Syrian forces pound cities; Russia readies marines

BEIRUT Tue Jun 19, 2012 1:53am IST

1 of 2. A Syrian soldier stands next to a car with ''Free Army'' written on it in Haffeh town near Latakia city June 14, 2012.

Credit: Reuters/Khaled al-Hariri

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BEIRUT (Reuters) - Syrian security forces pounded opposition areas across the country on Monday and at least 79 people were killed in violence that has escalated since international observers suspended their mission, activists said.

Intense artillery fire was reported in Douma, a town 15 km (9 miles) outside the capital Damascus that has for weeks been under the partial control of rebels who have joined the 15-month-old revolt against President Bashar al-Assad.

"We can't even accurately count the dead because we have so many injured people to treat, there's no time to think about anything else," said an activist in Douma who called himself Ziad.

"The army attacks all the time. They have tanks, missiles, mortars, and artillery. Even helicopters have fired on us. People can't escape because the army is surrounding the town."

The British-based Syrian Observatory for Human Rights, which has a network of activists across Syria, said 51 civilians and rebel fighters had been killed on Monday, seven of them in Douma.

It said 28 members of the security forces were also killed in clashes with rebels in Deir al-Zor, Damascus and Deraa.

A Russian naval source said Moscow was preparing to send marines to Syria in the event it needed to protect personnel and remove equipment from its naval facility in Syria's Mediterranean port of Tartous, according to the Interfax news agency.


Russia is one of the Syrian government's staunchest backers and supports Assad's argument that foreign-backed terrorists are behind the unrest. Moscow has repeatedly urged Western and Arab countries, who mostly back the rebels, to rein in their support in order to stem the violence.

International outrage over Syria has grown in recent weeks after two reported massacres in which almost 200 civilians were killed, most of them from the Sunni Muslim majority that has led the revolt. Assad comes from Syria's Alawite minority, an offshoot of Shi'ite Islam that has mostly backed the president.

Heavier fighting and apparent sectarian killings have led many, including the head of U.N. peacekeeping forces, to brand the violence a civil war.

International efforts to halt the violence are deadlocked because Russia and China, which both wield vetoes in the Security Council, have blocked tougher action against Assad. They say the solution must come through political dialogue, an approach most of the Syrian opposition rejects.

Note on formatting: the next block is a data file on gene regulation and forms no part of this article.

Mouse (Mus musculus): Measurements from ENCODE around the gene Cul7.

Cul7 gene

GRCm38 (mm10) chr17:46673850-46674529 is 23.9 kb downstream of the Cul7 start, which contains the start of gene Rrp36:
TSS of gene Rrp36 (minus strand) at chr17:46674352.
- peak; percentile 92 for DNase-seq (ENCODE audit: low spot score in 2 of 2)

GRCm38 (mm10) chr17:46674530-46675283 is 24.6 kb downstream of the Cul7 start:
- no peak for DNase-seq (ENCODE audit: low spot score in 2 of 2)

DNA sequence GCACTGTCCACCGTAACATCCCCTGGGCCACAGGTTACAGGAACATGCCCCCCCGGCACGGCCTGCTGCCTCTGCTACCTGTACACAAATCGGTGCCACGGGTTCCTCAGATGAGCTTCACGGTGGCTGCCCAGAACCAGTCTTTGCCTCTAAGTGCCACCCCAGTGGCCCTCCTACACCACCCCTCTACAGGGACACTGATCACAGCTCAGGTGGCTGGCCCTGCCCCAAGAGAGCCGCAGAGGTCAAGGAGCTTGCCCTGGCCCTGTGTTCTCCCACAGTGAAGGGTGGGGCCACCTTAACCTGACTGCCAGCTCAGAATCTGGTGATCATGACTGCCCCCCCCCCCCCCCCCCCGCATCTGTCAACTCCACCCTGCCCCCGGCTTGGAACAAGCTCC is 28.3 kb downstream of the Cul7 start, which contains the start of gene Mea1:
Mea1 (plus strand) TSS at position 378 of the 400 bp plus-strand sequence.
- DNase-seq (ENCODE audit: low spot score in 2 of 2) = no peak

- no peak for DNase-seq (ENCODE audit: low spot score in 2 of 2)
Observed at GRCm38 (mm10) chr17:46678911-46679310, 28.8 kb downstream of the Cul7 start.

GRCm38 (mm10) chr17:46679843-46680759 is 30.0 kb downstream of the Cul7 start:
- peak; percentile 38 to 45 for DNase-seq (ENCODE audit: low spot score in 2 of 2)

Western powers have been pushing for stronger measures to be taken against Assad, whose forces have in recent weeks used not only artillery but also helicopter gunships against rebels in civilian areas.

Relations between Washington and Moscow have frayed after a week of Cold War-style recriminations over Syria.

U.S. President Barack Obama said after talks with Russian President Vladimir Putin in Mexico that they concurred on the desire for a "political solution" and had pledged to "work with other international actors", including U.N./Arab League envoy Kofi Annan, to find a resolution.


The head of the U.N. observation mission in Syria, General Robert Mood, is to brief the U.N. Security Council in New York on Tuesday, three days after his mission was suspended due to security concerns.

Mood said on Sunday he was worried about civilians trapped in the central city of Homs, epicentre of the revolt against Assad, whose residents say they have been pummelled by mortar and rocket fire almost every day since early June.

"It's getting worse since the U.N. observers suspended their mission," wrote Alaa, who said he was a Homs resident but would only give his first name.

"There are tanks shooting now, and most stores are closed. The streets are blocked by security barriers and cement blocks."

French Foreign Ministry spokesman Bernard Valero said the "relentless repression of the regime, and in particular in the city of Homs" meant it was more necessary than ever for the United Nations to enforce Annan's failing peace plan.

France has called on the United Nations to invoke Chapter VII, which can authorise the use of force, to enforce the plan, under which the Syrian army was to withdraw heavy weapons from towns and cities and both sides were to cease fighting in April.

In Geneva, U.N. High Commissioner for Human Rights Navi Pillay said the government's use of heavy weapons in populated areas could amount to war crimes, saying:

"I urge the international community to overcome its divisions and work to end the violence and human rights violations to which the people of Syria have been subjected."

(Additional reporting by Steve Gutterman in Moscow, Tom Miles in Geneva, Dominic Evans in Beirut and John Irish in Paris; Editing by Kevin Liffey)

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